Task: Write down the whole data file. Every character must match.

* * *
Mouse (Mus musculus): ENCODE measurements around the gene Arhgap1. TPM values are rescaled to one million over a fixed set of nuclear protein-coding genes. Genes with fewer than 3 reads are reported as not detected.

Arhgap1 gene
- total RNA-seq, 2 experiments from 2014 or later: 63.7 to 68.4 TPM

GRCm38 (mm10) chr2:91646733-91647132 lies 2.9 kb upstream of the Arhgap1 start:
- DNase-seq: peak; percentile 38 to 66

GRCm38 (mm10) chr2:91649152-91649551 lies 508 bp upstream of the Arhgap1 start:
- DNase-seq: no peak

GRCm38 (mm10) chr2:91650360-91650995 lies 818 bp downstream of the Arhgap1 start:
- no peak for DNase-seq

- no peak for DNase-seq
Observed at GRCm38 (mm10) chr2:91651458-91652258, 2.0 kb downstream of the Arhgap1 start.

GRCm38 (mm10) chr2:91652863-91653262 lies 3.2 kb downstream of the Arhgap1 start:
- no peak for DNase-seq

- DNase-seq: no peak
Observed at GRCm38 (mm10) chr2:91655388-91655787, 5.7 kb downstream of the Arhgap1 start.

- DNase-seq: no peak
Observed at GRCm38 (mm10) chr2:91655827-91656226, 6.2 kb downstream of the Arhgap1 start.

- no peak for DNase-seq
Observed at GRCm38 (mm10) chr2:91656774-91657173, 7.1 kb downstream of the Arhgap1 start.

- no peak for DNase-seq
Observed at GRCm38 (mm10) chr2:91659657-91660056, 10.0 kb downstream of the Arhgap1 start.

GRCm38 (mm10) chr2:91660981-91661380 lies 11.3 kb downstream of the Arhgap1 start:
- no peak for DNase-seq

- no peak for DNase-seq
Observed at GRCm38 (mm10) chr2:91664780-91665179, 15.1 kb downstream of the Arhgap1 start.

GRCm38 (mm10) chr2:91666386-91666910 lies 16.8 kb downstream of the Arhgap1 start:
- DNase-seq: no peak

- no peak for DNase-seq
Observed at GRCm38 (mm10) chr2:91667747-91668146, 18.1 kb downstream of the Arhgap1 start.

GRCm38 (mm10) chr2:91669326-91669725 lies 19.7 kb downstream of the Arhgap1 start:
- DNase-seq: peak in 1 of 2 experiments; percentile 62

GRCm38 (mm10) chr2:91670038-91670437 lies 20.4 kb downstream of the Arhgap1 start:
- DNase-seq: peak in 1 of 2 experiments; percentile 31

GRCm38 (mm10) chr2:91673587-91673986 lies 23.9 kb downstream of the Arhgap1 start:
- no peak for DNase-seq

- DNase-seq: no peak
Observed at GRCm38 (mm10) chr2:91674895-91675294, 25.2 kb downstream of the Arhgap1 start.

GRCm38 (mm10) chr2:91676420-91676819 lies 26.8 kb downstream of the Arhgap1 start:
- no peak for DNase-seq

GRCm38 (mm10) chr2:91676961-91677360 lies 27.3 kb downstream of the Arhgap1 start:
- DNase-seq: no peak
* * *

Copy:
Mouse (Mus musculus): ENCODE measurements around the gene Arhgap1. TPM values are rescaled to one million over a fixed set of nuclear protein-coding genes. Genes with fewer than 3 reads are reported as not detected.

Arhgap1 gene
- total RNA-seq, 2 experiments from 2014 or later: 63.7 to 68.4 TPM

GRCm38 (mm10) chr2:91646733-91647132 lies 2.9 kb upstream of the Arhgap1 start:
- DNase-seq: peak; percentile 38 to 66

GRCm38 (mm10) chr2:91649152-91649551 lies 508 bp upstream of the Arhgap1 start:
- DNase-seq: no peak

GRCm38 (mm10) chr2:91650360-91650995 lies 818 bp downstream of the Arhgap1 start:
- no peak for DNase-seq

- no peak for DNase-seq
Observed at GRCm38 (mm10) chr2:91651458-91652258, 2.0 kb downstream of the Arhgap1 start.

GRCm38 (mm10) chr2:91652863-91653262 lies 3.2 kb downstream of the Arhgap1 start:
- no peak for DNase-seq

- DNase-seq: no peak
Observed at GRCm38 (mm10) chr2:91655388-91655787, 5.7 kb downstream of the Arhgap1 start.

- DNase-seq: no peak
Observed at GRCm38 (mm10) chr2:91655827-91656226, 6.2 kb downstream of the Arhgap1 start.

- no peak for DNase-seq
Observed at GRCm38 (mm10) chr2:91656774-91657173, 7.1 kb downstream of the Arhgap1 start.

- no peak for DNase-seq
Observed at GRCm38 (mm10) chr2:91659657-91660056, 10.0 kb downstream of the Arhgap1 start.

GRCm38 (mm10) chr2:91660981-91661380 lies 11.3 kb downstream of the Arhgap1 start:
- no peak for DNase-seq

- no peak for DNase-seq
Observed at GRCm38 (mm10) chr2:91664780-91665179, 15.1 kb downstream of the Arhgap1 start.

GRCm38 (mm10) chr2:91666386-91666910 lies 16.8 kb downstream of the Arhgap1 start:
- DNase-seq: no peak

- no peak for DNase-seq
Observed at GRCm38 (mm10) chr2:91667747-91668146, 18.1 kb downstream of the Arhgap1 start.

GRCm38 (mm10) chr2:91669326-91669725 lies 19.7 kb downstream of the Arhgap1 start:
- DNase-seq: peak in 1 of 2 experiments; percentile 62

GRCm38 (mm10) chr2:91670038-91670437 lies 20.4 kb downstream of the Arhgap1 start:
- DNase-seq: peak in 1 of 2 experiments; percentile 31

GRCm38 (mm10) chr2:91673587-91673986 lies 23.9 kb downstream of the Arhgap1 start:
- no peak for DNase-seq

- DNase-seq: no peak
Observed at GRCm38 (mm10) chr2:91674895-91675294, 25.2 kb downstream of the Arhgap1 start.

GRCm38 (mm10) chr2:91676420-91676819 lies 26.8 kb downstream of the Arhgap1 start:
- no peak for DNase-seq

GRCm38 (mm10) chr2:91676961-91677360 lies 27.3 kb downstream of the Arhgap1 start:
- DNase-seq: no peak